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“Sine Halaga” Film Festival, A Showcase of Films Telling Stories of Filipino Culture & Values

An Interview with Sine Halaga Film Festival Director Elvert Bañares

By Rebecca Garcia Urbancik

Director Elvert Bañares is an award-winning independent Film Director, Multi-Disciplinary Artist, Film Producer and Educator. His art, designs and films were exhibited & screened in five continents, more than 70 international festivals in more than 30 countries around the world. He has been a Consultant of the National Commission for Culture and the Arts (NCCA) Cinema Values Reorientation Program and twice served as member of the NCCA National Executive Committee on Cinema (2004-2006 and 2017-2019).

Elvert Banares Portrait - Venice Biennale - credit Andrea D'Alto

Elvert was also Festival Director and Programmer of the 1st & 2nd ASEAN Film Festival; and the pioneering festivals - eKsperim[E]nto Festival of Film & New Media and CineKasimanwa: Western Visayas Film Festival. He was the first ever Regional Manager of Cinemalaya in all of Visayas; Founder of Western Visayas Film Grants Program & Education Showcase, the first and only film grants based in the regions; and currently Festival Director of Bakunawa Young Cinema and Sine Halaga Film Festival.

I had the pleasure of meeting “Direk" (Tagalog shorthand for Director) Elvert during the first ASEAN Film Festival that took place in Prague, the Czech Republic in 2012, and consequently other film related events. Elvert and I have kept in touch over the years… And I am glad that I was able to chat with Elvert on his latest and inspiring project — the Sine Halaga Film Festival.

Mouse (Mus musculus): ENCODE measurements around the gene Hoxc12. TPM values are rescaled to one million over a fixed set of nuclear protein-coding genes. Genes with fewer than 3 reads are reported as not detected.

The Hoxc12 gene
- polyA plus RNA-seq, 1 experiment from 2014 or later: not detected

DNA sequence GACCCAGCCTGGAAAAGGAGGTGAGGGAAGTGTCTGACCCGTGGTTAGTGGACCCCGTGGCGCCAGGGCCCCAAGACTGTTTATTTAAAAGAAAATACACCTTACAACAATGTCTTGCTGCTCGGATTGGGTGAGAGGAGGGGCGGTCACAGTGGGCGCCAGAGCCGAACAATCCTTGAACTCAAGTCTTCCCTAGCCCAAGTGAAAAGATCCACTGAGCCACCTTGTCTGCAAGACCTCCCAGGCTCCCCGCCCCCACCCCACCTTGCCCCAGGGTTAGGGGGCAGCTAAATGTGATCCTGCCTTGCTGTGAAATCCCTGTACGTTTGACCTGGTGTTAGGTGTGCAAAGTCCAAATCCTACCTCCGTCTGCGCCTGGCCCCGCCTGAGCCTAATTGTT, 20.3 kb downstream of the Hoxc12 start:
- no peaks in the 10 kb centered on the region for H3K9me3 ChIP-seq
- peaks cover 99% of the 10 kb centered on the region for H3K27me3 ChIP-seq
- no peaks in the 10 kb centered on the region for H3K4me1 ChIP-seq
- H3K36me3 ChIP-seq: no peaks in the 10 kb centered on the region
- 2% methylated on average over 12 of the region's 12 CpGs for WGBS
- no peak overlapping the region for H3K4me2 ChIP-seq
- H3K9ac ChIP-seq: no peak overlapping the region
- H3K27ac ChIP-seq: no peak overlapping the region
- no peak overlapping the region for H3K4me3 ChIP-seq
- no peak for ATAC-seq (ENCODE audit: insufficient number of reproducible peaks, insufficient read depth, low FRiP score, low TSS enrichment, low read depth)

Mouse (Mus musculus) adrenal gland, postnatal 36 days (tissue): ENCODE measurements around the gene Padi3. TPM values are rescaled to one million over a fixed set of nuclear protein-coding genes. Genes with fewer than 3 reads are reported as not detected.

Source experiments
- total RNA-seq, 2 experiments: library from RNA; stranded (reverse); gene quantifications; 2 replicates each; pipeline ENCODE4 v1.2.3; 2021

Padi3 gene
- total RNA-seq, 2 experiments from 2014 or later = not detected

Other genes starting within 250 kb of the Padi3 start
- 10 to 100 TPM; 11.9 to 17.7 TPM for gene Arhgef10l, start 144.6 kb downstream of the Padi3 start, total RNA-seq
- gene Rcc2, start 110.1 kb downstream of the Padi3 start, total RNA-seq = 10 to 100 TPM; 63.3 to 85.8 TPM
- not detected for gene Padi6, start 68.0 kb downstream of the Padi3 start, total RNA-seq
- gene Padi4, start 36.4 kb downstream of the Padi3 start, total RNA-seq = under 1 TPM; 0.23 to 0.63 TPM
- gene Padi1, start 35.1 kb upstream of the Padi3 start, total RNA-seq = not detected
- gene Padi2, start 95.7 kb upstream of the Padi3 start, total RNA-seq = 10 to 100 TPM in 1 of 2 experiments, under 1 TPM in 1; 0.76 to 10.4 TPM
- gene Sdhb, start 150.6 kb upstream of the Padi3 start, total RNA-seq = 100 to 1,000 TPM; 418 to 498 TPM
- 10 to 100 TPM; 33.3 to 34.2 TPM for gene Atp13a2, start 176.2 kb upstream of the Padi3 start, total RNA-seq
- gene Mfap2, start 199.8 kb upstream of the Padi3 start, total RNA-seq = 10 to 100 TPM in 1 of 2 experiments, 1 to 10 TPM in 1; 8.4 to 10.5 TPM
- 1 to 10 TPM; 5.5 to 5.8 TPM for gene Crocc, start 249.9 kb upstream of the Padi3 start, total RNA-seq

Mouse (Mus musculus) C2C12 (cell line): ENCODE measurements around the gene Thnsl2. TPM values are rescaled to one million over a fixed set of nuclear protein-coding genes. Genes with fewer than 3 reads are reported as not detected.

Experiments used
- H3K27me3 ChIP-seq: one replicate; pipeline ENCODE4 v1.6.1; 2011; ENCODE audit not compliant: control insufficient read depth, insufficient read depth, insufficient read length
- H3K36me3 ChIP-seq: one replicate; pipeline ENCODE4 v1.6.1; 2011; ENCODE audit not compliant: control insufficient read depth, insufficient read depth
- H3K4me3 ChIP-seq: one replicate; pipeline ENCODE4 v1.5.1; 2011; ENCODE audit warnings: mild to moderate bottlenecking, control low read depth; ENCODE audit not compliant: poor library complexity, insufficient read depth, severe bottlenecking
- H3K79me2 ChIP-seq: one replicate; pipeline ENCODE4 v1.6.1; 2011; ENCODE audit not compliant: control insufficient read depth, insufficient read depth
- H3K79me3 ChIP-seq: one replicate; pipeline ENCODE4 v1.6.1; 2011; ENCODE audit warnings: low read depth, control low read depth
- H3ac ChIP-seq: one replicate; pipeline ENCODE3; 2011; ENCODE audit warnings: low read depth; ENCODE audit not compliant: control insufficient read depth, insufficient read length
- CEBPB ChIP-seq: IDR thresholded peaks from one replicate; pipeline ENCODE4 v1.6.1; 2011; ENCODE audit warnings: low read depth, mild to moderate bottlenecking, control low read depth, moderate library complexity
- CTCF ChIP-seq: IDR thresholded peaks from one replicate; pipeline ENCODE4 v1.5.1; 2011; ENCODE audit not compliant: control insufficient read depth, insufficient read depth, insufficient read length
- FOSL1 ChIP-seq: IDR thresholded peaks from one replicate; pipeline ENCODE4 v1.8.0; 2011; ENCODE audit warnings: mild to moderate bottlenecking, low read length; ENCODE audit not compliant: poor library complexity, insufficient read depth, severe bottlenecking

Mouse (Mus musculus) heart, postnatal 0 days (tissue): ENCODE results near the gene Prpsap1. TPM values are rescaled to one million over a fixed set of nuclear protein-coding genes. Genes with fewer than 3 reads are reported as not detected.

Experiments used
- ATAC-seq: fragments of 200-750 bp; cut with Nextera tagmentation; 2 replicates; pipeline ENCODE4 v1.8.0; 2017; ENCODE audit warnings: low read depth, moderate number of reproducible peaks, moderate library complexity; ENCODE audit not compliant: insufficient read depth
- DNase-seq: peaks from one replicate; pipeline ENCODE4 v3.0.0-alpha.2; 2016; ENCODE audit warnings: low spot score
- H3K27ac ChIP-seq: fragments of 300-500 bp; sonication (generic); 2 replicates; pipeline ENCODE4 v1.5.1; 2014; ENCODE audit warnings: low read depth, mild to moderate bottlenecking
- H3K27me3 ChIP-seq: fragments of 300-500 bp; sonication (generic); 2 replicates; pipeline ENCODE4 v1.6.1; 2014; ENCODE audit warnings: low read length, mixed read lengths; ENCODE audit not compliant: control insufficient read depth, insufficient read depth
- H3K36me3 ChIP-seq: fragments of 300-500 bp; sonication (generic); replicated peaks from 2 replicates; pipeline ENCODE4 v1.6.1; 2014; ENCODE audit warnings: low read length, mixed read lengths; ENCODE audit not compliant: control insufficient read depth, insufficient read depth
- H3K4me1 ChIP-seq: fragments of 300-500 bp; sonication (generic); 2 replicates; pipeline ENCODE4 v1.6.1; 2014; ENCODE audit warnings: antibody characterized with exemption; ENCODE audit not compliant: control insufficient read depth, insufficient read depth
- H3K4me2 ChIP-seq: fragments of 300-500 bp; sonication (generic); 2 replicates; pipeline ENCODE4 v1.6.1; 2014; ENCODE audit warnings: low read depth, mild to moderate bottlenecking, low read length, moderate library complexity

What is “Sine Halaga”? How did it start? Is the Film Festival an annual event?

Sine Halaga is a national film festival and educational program that features films – we have 12 for our first edition – that explore core Filipino Values. It is a project of the National Commission for Culture and the Arts (NCCA) and the Negros Cultural Foundation (NCF) that springs from the NCCA Study on Filipino Values. Respondents in the said study were asked “What do the Filipinos value at present?” and the results listed 20 identified core values that Filipinos deem important. The film festival and its components explore, discuss, study and re-orient the audiences from all over the country as to the values explored by the films through its stories and characters. We plan to have it as a biennial festival with the first year for the production of the films and the second year for the implementation of its educational programs, spreading the films to as many Filipino and worldwide audiences as possible.